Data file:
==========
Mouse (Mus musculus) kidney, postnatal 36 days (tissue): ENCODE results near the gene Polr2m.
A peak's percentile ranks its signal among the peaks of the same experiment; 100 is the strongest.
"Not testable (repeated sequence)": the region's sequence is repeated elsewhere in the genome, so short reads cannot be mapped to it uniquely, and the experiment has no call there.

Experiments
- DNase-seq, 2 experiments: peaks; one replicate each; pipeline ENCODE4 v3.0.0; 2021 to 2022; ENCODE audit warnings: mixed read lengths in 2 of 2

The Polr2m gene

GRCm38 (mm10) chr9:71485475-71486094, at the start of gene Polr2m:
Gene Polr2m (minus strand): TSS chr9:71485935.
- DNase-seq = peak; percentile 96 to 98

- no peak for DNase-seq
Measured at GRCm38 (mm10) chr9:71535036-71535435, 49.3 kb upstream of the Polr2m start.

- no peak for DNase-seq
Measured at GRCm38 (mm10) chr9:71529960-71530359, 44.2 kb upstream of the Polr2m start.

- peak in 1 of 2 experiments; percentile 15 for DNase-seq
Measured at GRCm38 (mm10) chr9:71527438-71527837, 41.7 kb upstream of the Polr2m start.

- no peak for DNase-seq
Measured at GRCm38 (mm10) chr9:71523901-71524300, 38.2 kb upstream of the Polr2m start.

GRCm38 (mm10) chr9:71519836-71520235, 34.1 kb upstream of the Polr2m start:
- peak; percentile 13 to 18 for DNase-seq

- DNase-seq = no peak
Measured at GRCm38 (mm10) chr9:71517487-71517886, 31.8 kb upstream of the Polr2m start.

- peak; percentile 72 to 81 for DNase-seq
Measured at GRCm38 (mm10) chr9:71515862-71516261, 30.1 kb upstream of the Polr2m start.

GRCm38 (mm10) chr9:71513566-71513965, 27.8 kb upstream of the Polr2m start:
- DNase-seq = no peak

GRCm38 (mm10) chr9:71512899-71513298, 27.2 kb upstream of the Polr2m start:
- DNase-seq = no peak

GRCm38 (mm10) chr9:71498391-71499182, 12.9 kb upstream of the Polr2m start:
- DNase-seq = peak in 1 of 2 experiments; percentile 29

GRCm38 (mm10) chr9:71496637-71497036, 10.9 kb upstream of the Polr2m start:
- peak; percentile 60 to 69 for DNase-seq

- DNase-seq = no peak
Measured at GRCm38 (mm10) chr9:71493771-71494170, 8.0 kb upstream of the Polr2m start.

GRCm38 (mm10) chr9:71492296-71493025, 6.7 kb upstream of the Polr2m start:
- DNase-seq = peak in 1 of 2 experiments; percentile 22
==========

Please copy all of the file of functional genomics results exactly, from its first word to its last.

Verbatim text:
Mouse (Mus musculus) kidney, postnatal 36 days (tissue): ENCODE results near the gene Polr2m.
A peak's percentile ranks its signal among the peaks of the same experiment; 100 is the strongest.
"Not testable (repeated sequence)": the region's sequence is repeated elsewhere in the genome, so short reads cannot be mapped to it uniquely, and the experiment has no call there.

Experiments
- DNase-seq, 2 experiments: peaks; one replicate each; pipeline ENCODE4 v3.0.0; 2021 to 2022; ENCODE audit warnings: mixed read lengths in 2 of 2

The Polr2m gene

GRCm38 (mm10) chr9:71485475-71486094, at the start of gene Polr2m:
Gene Polr2m (minus strand): TSS chr9:71485935.
- DNase-seq = peak; percentile 96 to 98

- no peak for DNase-seq
Measured at GRCm38 (mm10) chr9:71535036-71535435, 49.3 kb upstream of the Polr2m start.

- no peak for DNase-seq
Measured at GRCm38 (mm10) chr9:71529960-71530359, 44.2 kb upstream of the Polr2m start.

- peak in 1 of 2 experiments; percentile 15 for DNase-seq
Measured at GRCm38 (mm10) chr9:71527438-71527837, 41.7 kb upstream of the Polr2m start.

- no peak for DNase-seq
Measured at GRCm38 (mm10) chr9:71523901-71524300, 38.2 kb upstream of the Polr2m start.

GRCm38 (mm10) chr9:71519836-71520235, 34.1 kb upstream of the Polr2m start:
- peak; percentile 13 to 18 for DNase-seq

- DNase-seq = no peak
Measured at GRCm38 (mm10) chr9:71517487-71517886, 31.8 kb upstream of the Polr2m start.

- peak; percentile 72 to 81 for DNase-seq
Measured at GRCm38 (mm10) chr9:71515862-71516261, 30.1 kb upstream of the Polr2m start.

GRCm38 (mm10) chr9:71513566-71513965, 27.8 kb upstream of the Polr2m start:
- DNase-seq = no peak

GRCm38 (mm10) chr9:71512899-71513298, 27.2 kb upstream of the Polr2m start:
- DNase-seq = no peak

GRCm38 (mm10) chr9:71498391-71499182, 12.9 kb upstream of the Polr2m start:
- DNase-seq = peak in 1 of 2 experiments; percentile 29

GRCm38 (mm10) chr9:71496637-71497036, 10.9 kb upstream of the Polr2m start:
- peak; percentile 60 to 69 for DNase-seq

- DNase-seq = no peak
Measured at GRCm38 (mm10) chr9:71493771-71494170, 8.0 kb upstream of the Polr2m start.

GRCm38 (mm10) chr9:71492296-71493025, 6.7 kb upstream of the Polr2m start:
- DNase-seq = peak in 1 of 2 experiments; percentile 22